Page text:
This introduces the premise of survival of the fittest as science takes its place alongside literature. Lucy is a kennel-keeper for dogs and David comes to care for them, even as he helps a neighbour euthanize the ones that cannot be saved. He sees this as a mercy killing – the only thing left that can be done for them – but who makes these rules?

The fact that David is her father brings an added dimension to his horror of Lucy’s rape – he could do nothing to stop the attack and can now do nothing to affect the outcome. When he was accused of abuse and harassment, it was handled very differently in an academic urban setting to how it is in the country. Coetzee breaks the man down until he is stripped of all his illusions. He is even challenged over what it means to be a father as Lucy admonishes him for thinking of her only as a minor character in his life. “I am not minor. I have a life of my own, just as important to me as yours is to you, and in my life I am the one who makes the decisions.”

He can’t even take refuge in language as he discovers it is insufficient to cover the scope of this particular narrative. “More and more he is convinced that English is an unfit medium for the truth of South Africa. Like a dinosaur expiring and settling in the mud, the language has stiffened.”

The novel may be slight but its content is weighty. This is a powerful and deserving award-winner that demands to be read.

Killing My Own Snakes – Anne Leslie (4.2) Subtitled, ‘The extraordinary life of a Daily Mail and Fleet Street legend’ this memoir records the struggles Ann Leslie faced as a female journalist and foreign correspondent. From a fairly sheltered existence she was sent to cover stories of war, poverty and unspeakable cruelty, but was also able to be present at some of the greatest moments in twentieth century history, such as the fall of the Berlin Wall and the release of Nelson Mandela.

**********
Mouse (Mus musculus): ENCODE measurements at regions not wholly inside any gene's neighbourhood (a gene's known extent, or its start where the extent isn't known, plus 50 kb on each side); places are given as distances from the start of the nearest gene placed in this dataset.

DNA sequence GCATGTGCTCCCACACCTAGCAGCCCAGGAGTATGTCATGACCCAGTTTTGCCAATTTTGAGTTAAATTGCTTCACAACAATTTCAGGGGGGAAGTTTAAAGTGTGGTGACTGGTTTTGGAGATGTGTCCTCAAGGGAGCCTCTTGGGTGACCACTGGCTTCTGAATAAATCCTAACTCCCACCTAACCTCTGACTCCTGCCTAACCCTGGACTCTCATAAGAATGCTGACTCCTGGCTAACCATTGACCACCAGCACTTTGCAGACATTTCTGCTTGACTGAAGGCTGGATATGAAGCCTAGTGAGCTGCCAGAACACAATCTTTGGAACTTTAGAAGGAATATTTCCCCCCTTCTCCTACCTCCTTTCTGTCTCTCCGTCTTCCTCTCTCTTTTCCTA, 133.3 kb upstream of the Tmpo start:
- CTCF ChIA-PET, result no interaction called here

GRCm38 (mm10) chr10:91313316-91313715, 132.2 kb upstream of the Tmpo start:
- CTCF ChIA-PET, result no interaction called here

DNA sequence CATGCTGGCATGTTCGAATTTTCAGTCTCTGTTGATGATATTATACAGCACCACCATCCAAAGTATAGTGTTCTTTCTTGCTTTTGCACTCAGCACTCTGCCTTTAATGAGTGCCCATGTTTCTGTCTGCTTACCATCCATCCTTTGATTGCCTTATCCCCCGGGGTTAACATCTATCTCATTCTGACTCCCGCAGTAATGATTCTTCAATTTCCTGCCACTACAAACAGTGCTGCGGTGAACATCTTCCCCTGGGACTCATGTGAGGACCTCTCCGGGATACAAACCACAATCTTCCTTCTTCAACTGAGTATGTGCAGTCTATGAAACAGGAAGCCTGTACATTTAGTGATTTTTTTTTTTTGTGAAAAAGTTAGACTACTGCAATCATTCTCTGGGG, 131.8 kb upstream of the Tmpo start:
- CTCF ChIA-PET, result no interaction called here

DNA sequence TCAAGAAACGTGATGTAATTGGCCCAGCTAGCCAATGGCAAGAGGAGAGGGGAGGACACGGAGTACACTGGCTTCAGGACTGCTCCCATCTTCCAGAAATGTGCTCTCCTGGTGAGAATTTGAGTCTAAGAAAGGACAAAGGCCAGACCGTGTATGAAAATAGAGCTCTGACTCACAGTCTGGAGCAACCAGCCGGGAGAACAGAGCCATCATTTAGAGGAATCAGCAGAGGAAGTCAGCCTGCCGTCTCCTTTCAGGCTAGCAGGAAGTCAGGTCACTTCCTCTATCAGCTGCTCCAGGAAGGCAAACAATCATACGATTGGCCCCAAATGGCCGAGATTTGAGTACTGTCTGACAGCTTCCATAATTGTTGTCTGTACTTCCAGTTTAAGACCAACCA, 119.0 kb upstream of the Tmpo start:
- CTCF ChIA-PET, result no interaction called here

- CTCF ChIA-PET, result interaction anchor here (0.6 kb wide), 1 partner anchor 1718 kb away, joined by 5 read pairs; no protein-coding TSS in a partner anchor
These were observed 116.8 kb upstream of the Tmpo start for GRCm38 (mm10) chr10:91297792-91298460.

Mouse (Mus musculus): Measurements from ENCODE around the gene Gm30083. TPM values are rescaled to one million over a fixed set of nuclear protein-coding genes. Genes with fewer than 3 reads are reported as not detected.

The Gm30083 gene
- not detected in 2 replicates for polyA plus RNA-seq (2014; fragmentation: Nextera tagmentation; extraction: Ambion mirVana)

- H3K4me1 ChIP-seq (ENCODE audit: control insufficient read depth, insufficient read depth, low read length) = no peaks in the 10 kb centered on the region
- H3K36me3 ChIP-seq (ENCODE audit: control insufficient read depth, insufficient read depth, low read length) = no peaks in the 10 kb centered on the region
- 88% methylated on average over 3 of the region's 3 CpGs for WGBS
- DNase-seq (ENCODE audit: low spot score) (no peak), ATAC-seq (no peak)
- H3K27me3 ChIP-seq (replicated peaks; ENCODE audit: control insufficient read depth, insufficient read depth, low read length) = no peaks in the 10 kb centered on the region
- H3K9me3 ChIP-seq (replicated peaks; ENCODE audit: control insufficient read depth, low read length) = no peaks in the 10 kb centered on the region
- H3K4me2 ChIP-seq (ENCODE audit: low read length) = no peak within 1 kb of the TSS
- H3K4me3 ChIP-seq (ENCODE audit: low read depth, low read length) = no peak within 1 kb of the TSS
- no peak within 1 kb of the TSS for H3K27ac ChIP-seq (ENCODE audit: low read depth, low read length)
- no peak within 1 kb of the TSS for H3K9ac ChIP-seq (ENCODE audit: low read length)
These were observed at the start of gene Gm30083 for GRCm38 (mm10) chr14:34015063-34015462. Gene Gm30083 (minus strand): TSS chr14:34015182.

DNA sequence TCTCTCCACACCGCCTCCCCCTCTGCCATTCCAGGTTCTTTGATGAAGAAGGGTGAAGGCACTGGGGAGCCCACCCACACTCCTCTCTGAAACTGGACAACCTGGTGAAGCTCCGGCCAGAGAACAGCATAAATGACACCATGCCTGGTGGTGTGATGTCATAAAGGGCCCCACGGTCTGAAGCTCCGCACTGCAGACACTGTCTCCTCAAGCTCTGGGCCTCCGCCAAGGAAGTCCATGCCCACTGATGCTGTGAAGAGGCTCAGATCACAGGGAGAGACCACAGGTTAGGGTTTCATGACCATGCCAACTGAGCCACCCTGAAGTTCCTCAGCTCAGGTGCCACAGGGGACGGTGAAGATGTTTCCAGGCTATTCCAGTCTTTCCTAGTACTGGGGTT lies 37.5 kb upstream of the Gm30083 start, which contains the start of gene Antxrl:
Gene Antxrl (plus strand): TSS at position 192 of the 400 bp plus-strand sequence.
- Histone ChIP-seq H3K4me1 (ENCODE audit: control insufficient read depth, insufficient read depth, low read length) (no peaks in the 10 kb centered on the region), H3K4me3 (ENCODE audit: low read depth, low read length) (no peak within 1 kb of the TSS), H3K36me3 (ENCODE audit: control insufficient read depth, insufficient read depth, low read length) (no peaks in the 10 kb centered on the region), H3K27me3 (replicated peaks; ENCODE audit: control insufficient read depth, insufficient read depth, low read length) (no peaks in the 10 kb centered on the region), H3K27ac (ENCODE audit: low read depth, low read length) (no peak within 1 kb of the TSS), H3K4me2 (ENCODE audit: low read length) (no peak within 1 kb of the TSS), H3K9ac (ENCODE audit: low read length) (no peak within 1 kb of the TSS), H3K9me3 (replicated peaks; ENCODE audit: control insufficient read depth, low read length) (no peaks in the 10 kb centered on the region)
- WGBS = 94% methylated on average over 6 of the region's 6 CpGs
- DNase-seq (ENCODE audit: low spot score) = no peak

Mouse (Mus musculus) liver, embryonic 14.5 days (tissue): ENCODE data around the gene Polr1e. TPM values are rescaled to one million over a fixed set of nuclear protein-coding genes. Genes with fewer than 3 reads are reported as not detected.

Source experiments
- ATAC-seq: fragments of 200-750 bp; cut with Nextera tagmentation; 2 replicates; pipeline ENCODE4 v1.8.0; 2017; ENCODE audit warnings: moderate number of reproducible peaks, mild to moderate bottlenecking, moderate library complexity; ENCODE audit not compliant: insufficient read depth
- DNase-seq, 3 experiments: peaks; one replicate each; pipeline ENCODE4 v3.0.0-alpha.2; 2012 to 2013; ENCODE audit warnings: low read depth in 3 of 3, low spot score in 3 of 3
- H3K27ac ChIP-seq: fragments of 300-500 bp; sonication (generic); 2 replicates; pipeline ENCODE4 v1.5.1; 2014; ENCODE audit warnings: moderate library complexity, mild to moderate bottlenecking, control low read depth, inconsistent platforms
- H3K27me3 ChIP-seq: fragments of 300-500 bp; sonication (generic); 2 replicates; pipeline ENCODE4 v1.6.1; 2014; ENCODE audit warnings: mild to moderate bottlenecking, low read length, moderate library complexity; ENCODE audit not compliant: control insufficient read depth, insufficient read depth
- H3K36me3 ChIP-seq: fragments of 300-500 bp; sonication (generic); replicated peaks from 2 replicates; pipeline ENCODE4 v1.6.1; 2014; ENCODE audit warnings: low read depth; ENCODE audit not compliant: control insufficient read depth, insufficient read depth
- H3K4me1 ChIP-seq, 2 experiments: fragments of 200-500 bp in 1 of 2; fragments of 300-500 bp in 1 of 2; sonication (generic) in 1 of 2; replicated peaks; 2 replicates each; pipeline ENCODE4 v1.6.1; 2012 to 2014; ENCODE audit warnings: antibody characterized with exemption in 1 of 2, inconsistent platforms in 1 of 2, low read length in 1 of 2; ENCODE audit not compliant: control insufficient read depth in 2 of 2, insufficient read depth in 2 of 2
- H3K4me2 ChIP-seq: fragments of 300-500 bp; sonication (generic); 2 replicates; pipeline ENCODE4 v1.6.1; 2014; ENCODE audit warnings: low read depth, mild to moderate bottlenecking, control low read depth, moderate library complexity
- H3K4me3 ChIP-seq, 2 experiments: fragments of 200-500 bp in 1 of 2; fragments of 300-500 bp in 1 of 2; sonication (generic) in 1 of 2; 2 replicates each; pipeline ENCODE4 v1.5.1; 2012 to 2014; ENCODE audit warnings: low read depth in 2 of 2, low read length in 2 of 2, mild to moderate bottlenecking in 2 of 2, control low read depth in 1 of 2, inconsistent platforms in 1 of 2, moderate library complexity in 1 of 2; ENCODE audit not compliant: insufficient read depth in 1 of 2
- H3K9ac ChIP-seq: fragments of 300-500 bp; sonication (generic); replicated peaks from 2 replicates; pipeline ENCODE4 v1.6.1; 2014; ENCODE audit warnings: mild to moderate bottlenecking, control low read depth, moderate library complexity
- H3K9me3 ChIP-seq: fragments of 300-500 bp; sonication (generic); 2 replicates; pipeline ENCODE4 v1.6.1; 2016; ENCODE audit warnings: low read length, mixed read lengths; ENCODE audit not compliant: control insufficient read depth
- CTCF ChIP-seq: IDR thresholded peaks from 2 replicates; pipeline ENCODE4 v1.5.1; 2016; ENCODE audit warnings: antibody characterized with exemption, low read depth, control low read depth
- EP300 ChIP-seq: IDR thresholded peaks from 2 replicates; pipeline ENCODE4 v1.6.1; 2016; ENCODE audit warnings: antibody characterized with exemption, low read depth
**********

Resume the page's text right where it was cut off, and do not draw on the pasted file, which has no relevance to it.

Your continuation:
Leslie describes the state of journalism when she began writing in the Fifties for the Express – dominated by machismo and alcohol. She negates the idea of the Swinging Sixties as a media construct coined with hindsight. She claims, “Of course, the Sixties didn’t swing in Hull or Gravesend. In reality, outside a small geographical section of London, Britain as a whole remained as purse-mouthed, frugal and dyed-in-the-wool conservative as ever.”

Through her years in journalism Leslie saw changes in gender politics but also in class obsession, when regional accents, rather than Received Pronunciation, became de rigueur. Don’t imagine however, that Leslie feels protective towards the sisterhood. She shows a lack of support for other women: she not only wants to be one of the lads, but the only woman in a masculine environs. She refers to women as “frizzy-haired” and picks on their appearance when it has no relevance, taking sideswipes at Guardian readers and other females. Her attitude towards sexual abuse is outmoded and shocking in its lack of compassion. She can be sympathetic to women as long as they are not Western or possible competitors, demonstrating an interest in the rates of literacy among Arab women, but only inasmuch as it effects the economy.

Of course, she has strong opinions, many of which I don’t agree with, and she records some of her writings simply because she is proud of the rhetoric. They sound alarmingly like screaming Daily Mail oratory. Her piece on the release of Mandela tells us more about her than him, and she has a sneering way of writing about people of whom she doesn’t approve. When confronted with something she doesn’t understand, she turns to typical right-wing hard-line criticism and disparagement.

She can be cringe-worthily cocksure, and her attitude on war is fairly simplistic with clear-cut terms of right and wrong (left). I may not agree with her political leanings, and some of her caustic comments display an unpleasant bitterness, but there are some mitigating sections of great descriptive writing. This is generally an interesting examination of journalism through the past few decades, with particular interest in her early years of sexual and class oppression; perhaps as a lighter counterpoint to Kate Adie’s The Kindness of Strangers.